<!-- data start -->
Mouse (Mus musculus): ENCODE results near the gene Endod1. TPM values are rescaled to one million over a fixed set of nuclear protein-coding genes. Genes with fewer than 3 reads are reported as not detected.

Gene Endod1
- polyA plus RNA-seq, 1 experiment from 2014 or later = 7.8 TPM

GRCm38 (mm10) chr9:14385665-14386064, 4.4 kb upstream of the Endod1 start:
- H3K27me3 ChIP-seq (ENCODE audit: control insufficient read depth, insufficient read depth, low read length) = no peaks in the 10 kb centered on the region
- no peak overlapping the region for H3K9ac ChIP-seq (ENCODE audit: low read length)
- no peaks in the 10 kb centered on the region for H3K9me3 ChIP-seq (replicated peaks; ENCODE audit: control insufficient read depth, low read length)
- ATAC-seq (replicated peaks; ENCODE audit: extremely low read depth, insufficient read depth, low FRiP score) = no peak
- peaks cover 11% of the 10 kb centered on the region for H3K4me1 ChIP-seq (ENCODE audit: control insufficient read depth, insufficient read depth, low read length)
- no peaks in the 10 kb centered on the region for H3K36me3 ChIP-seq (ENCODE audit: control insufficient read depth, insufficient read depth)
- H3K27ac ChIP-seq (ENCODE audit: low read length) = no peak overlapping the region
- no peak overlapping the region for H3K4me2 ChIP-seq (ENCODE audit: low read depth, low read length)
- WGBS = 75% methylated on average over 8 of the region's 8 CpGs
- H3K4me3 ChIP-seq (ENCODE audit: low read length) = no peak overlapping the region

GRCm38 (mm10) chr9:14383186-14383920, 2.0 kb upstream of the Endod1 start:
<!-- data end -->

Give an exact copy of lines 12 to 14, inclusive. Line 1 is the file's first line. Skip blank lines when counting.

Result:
- no peak overlapping the region for H3K4me2 ChIP-seq (ENCODE audit: low read depth, low read length)
- WGBS = 75% methylated on average over 8 of the region's 8 CpGs
- H3K4me3 ChIP-seq (ENCODE audit: low read length) = no peak overlapping the region